Russell is correct that scientific manipulation of societies was the well-spring of Nazism, and of the Soviet Union. It is, of course, also the well-spring of American democracy; but Russell is right to highlight the dangers of mass manipulation. Sociology and communication, for instance, are combined to create propaganda. What went wrong for Nazis and for the Soviets was not that culture cannot be controlled--it is that culture cannot be rigidly controlled.

The current model I enjoy for examining culture is that of the conversation. A good conversation requires two people who are interested in the exchange of thoughts and/or feelings. "Interested" means that they are ready to listen; "the exchange" means that they are ready to speak.

The Nazi Party and the Bolsheviks had something to say, clearly--this is clear by how much they wrote at the time. It was very fashionable for them to write tracts and to make speeches. But they were not willing to respond, not willing to interact with the rest of culture as a whole. They wished to substitute Nazi culture for German culture, to substitute Bolshevik culture for Russian culture, and thus, were not ready to listen. If writing tracts and making speeches shows how willing to speak, then the brutal censorship of tracts and speeches (and those who made them) shows how unwilling to speak they are.

In point of fact, this shows that they had failed the 'scientific approach' to culture that many have ascribed to them. They started with the hypothesis of culture, and they performed the experiment. But by refusing to acknowledge the data which returned, and by refusing to engage in active conversation with other cultures, they were stifling that very same intellectual approach to changing society that first led them to embark. After all, Karl Marx was able to write his tracts on the economy because he was a professor at an English university, able to write what he pleased without fear.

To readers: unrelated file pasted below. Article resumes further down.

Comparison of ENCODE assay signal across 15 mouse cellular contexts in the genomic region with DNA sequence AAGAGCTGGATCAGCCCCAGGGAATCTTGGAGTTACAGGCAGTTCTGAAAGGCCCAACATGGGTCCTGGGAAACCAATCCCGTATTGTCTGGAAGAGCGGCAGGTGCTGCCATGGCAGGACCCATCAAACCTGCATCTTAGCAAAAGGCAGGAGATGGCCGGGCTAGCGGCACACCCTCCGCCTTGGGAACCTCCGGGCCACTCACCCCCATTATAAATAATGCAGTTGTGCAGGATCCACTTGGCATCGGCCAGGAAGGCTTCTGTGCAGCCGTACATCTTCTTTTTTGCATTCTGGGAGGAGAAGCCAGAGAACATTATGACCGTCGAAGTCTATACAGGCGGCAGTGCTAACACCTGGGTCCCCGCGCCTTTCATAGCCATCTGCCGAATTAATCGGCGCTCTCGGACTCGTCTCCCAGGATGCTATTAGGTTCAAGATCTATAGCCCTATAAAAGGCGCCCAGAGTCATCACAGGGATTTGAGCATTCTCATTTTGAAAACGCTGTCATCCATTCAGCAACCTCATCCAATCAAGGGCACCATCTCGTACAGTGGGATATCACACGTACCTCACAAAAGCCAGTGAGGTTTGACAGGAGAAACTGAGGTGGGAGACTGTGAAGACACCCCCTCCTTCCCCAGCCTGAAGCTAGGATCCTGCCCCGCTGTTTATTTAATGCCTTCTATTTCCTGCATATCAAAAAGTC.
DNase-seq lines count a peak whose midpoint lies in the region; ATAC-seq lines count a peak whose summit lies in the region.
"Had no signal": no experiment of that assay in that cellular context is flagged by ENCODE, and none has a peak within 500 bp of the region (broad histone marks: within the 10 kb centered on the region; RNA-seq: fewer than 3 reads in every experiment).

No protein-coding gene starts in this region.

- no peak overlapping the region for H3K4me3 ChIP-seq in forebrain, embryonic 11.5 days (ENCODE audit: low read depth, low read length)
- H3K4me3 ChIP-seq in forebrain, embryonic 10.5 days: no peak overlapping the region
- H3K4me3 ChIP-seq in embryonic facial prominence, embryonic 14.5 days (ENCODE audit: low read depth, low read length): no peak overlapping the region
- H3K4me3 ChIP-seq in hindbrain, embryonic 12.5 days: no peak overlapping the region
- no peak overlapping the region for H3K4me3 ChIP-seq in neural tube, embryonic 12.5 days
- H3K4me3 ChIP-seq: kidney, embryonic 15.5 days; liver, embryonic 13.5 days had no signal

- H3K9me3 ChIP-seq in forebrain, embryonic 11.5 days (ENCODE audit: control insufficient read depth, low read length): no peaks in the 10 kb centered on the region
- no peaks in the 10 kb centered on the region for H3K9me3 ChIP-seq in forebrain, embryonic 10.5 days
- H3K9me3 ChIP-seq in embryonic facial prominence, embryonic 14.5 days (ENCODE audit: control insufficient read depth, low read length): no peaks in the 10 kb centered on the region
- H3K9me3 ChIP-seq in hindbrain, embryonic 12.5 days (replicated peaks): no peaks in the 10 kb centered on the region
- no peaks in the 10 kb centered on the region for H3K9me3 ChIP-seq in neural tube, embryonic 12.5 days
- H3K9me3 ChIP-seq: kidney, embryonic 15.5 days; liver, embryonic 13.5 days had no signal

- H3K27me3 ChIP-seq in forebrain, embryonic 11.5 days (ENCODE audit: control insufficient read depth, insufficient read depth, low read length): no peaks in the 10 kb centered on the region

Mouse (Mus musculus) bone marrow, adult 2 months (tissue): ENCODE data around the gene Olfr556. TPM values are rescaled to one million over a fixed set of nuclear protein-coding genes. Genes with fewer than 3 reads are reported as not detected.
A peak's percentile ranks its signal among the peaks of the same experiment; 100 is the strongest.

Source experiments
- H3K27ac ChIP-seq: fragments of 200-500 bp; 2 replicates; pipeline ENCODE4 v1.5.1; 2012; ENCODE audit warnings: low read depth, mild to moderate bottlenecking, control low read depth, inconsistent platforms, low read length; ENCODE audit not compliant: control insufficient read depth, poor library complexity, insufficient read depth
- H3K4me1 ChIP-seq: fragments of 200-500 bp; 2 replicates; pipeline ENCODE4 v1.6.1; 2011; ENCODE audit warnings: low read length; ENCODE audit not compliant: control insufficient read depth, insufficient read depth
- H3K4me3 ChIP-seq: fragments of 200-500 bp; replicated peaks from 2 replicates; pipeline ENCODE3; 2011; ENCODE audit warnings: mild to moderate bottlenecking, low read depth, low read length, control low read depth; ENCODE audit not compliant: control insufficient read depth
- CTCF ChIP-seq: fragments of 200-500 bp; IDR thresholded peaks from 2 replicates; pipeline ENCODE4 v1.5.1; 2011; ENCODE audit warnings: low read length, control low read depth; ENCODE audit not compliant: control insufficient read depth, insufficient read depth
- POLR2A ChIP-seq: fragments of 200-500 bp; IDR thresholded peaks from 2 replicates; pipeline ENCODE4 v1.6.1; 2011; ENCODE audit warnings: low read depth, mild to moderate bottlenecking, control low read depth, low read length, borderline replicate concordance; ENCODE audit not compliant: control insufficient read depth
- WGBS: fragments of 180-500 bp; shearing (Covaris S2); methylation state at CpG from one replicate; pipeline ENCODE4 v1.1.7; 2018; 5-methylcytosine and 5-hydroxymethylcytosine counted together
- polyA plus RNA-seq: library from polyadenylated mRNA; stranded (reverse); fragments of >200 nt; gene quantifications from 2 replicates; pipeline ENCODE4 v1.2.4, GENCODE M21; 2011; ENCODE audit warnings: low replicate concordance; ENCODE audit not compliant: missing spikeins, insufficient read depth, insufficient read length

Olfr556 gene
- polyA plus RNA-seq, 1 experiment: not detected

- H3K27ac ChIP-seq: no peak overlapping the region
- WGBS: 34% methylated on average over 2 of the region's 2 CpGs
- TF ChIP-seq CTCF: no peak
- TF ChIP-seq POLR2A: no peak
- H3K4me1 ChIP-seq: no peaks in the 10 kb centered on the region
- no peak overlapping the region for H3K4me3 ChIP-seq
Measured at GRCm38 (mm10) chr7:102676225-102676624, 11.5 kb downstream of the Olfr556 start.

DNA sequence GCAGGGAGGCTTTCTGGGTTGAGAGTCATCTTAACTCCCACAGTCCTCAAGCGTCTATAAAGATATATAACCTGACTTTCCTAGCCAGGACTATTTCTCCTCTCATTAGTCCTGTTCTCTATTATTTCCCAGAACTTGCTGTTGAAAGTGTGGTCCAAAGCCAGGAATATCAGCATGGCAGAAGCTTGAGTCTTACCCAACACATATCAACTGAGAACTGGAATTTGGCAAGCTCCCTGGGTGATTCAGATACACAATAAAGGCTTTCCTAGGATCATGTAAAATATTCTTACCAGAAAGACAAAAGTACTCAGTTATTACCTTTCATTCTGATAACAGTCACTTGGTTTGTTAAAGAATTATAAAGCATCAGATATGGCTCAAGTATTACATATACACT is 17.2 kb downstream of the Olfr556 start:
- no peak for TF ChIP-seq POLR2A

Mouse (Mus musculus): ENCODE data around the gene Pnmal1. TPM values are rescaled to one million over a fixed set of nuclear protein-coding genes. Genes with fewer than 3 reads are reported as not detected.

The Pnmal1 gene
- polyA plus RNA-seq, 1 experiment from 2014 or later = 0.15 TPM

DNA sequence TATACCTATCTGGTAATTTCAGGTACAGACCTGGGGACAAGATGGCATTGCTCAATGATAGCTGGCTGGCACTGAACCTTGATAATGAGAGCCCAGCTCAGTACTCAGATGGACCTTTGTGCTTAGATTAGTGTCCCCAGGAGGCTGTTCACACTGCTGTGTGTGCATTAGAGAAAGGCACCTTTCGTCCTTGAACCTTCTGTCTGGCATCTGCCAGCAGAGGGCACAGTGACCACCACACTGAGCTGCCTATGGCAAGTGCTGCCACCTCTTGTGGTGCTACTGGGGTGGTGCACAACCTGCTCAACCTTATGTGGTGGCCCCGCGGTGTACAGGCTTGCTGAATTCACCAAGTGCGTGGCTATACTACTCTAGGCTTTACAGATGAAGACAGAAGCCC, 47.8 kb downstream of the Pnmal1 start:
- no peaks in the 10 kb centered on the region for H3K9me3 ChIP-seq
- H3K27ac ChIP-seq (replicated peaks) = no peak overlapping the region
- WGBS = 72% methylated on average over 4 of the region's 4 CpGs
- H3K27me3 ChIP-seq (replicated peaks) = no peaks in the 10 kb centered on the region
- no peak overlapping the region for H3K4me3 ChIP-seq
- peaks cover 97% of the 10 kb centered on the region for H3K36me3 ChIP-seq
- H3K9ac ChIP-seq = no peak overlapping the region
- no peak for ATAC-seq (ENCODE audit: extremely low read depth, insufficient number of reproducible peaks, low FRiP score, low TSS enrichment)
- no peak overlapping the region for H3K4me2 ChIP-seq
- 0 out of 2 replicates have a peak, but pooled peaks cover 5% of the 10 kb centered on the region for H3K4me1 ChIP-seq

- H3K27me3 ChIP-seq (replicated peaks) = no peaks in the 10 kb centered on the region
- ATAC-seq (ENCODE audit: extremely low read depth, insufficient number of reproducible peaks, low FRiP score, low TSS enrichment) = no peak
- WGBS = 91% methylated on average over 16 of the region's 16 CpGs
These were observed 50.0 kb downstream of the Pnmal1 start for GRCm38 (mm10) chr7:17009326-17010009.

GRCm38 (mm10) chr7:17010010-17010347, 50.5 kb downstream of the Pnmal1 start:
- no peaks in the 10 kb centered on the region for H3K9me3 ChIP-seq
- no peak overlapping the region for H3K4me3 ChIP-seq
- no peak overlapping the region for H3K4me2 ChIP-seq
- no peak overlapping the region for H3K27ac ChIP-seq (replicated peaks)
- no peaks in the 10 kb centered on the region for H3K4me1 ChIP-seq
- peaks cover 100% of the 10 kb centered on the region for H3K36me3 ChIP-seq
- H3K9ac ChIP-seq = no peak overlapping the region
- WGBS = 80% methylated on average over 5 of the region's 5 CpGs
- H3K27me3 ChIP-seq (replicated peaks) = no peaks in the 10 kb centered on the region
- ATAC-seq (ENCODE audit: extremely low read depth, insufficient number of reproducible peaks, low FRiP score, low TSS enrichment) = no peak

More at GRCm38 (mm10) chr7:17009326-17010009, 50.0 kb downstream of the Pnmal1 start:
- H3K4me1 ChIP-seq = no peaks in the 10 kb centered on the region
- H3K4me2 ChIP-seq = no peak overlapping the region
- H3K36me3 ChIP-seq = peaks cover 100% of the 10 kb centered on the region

Why were they unable to be in conversation? Because they were absolutists. They dreamed of a utopia, but it was an absolutist utopia. There was no room for non-communism in the Communist ideal; the bourgeois had to be brutally crushed. There was no room for the "impure" in the eugenics of Nazis; the impure had to be brutally crushed. It is specifically in the utopian, absolutist execution of these ideals that they were unable to be in conversation with other cultures. Nothing in the universe is perfect, so an ethos which calls for the destruction of the imperfect is by definition destructive; in fact, it targets everything in the universe. In fact, if these absolutist movements could look at themselves with objective eyes, they'd be forced to destroy themselves. How many of the leading Nazis were genetically pure? How many of the Communist leaders were truly equals to the rest of their society?

In The Rest Is Noise, Alex Ross wonders why intellectuals who formed the artistic elite in Vienna found themselves supporting Nazism during its rise. As an answer, he says,

The cultish fanaticism of modern art turns out to be unrelated to the politics of fascism: both attempt to remake the world in utopian forms.
In fact, it is the cultish absolutism of certain modern artists; many of these same artists purported to hate the support of the people because the people were inferior. Take, for instance, Schoenberg:

If it is Art, it is not for all, and if it is for all, it is not art.
This sort of bloody-minded absolute extremism is underpinned on a hatred of the imperfect. It is unfortunate, for instance, that this absolutism can sometimes arise from religion. I do not believe, like many of the New Athiests and their intellectual forebears, that everything religion touches is evil. But I do agree that absolutism is in religion is perverse and destructive. If, as some purport, we are all touched by sin and born in sin, and God hates sin, then how can God not hate everything?